Book reviews – James Ravilious
The Recent Past by James Ravilious, £30 hardback;
James Ravilious – A Life by Robin Ravilious, £16.99 hardback;
both published by Wilmington Square Books, an imprint of Bitter Lemon Press, 2017.
Nearly twenty years after his untimely death, the reputation of James Ravilious as one of the greatest photographers of English rural life continues to grow. His remarkable body of work, recording the daily life of a small and relatively remote part of the north Devon countryside between the rivers Taw and Torridge between the 1970s and 1990s, is now recognised as a major contribution not only to the recent history of Devon but more widely to the cultural history of the English countryside in the later twentieth century.
These two volumes, published contemporaneously because they so fittingly complement each other, are major additions to the already quite considerable collection of Ravilious’s published work. Both owe much to James’ widow Robin who has worked indefatigably to promote the appreciation of her husband’s legacy. She contributes a perceptive and illuminating introduction and captions of perfect pitch to The Recent Past, a splendid collection of seventy five of Ravilious’s most brilliant images drawn from his recording work for the Beaford Archive, an innovative project conceived by the Beaford Centre’s founding Director, John Lane. Many of these are familiar from previous publications but here they are reproduced at [mostly] larger scale and in landscape format, and almost all benefit from the greater resultant clarity. They enhance appreciation of Ravilious’s mastery of his beloved black and white medium which he considered ‘more profound’ than colour: this comes over again and again in this selection, of sublime visual impact as well as superb technical quality. They portray rural life with immediacy and intimacy, eloquently expressing Ravilious’s own warm humanity and his genuine love and admiration for the people and their lives who were the subjects of his kindly, sometimes amused, but always appreciative eye: image after image is movingly tender, but without a hint of sentiment.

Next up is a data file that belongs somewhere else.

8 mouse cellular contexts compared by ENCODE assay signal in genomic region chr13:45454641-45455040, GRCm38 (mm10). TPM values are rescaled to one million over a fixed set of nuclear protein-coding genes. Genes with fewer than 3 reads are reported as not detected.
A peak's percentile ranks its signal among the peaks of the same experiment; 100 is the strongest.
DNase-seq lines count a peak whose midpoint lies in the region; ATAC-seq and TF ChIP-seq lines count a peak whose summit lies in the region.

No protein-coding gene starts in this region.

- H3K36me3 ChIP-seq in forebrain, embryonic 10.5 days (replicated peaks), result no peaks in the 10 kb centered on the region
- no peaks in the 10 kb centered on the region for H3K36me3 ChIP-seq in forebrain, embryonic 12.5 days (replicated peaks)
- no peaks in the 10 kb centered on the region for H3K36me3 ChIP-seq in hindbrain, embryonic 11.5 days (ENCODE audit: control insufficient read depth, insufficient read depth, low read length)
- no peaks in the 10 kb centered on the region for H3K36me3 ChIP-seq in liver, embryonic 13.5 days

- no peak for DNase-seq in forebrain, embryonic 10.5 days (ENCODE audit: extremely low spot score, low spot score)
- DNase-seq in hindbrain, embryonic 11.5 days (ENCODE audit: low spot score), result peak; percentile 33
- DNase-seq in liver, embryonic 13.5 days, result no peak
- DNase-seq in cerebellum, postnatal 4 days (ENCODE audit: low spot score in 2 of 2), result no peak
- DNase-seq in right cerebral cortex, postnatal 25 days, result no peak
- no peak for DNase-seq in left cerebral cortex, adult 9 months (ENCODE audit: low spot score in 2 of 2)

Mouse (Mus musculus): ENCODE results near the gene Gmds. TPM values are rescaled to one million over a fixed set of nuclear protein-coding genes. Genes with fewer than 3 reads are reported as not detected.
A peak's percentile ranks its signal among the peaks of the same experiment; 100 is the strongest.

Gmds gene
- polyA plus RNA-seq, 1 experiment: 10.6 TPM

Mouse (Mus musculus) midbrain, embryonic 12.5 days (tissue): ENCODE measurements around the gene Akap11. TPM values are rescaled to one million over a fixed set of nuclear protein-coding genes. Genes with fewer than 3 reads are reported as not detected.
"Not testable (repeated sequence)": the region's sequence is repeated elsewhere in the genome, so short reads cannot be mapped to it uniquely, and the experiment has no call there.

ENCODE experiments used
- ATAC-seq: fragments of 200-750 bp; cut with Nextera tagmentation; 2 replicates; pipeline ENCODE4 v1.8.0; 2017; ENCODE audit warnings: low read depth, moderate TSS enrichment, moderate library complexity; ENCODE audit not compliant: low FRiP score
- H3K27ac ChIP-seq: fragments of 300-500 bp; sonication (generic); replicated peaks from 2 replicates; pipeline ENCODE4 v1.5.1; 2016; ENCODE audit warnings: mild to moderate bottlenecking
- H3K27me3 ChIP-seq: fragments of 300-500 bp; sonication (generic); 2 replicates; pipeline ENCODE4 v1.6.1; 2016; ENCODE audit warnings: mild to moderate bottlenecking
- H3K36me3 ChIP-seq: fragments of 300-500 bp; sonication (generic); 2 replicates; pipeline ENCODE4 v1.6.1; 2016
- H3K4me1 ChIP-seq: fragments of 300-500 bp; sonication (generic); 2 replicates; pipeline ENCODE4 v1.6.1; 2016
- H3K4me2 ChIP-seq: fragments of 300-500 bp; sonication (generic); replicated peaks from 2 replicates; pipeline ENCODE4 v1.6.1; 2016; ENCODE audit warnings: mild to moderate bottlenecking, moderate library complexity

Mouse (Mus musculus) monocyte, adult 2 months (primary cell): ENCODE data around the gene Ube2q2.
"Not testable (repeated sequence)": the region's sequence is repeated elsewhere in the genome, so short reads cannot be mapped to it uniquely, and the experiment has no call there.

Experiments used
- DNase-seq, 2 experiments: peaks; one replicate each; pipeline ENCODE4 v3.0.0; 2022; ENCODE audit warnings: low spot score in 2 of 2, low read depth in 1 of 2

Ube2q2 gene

Robin’s biography James Ravilious – A life is a truly remarkable achievement. One can only admire the way in which she skilfully combines love and affection with clear-eyed objectivity about her husband. She offers new and important background to his early life and the development of his artistic personality. The influence of, and his childhood loss of, both his parents – Eric Ravilious and Tirzah Garwood, both major artists in their own right – combined felicitously with his marriage to Robin, the daughter of Laurence Whistler the glass engraver and Jill Furse the actress, whose family had deep roots in the countryside around Dolton. It was Robin who brought James to the small cottage at Addisford near Dolton in the 1970s that was to become the hub of James’s work as well as family life. Fascinating insights into James’ way of working in the creation of the Beaford Archive enhance one’s appreciation of the sheer slog involved in the creation of his apparently effortless images as well as the challenges to family life arising from his tireless pursuit of perfection and dedication to his mission. Robin quotes Olive Cook’s pellucid description of James as ‘…of quite exceptional acuity and patience of witness and of quite unusual humility and warmth of spirit.’ Just so.
When I was working with James, towards the end of his life, on another selection of his images, I noticed he had written on the reverse of many of his prints ‘Can- and must do better!’, a reprise apparently of a schoolmaster’s frequent comment on his schoolwork. No one can say ever that of this fine brace of books.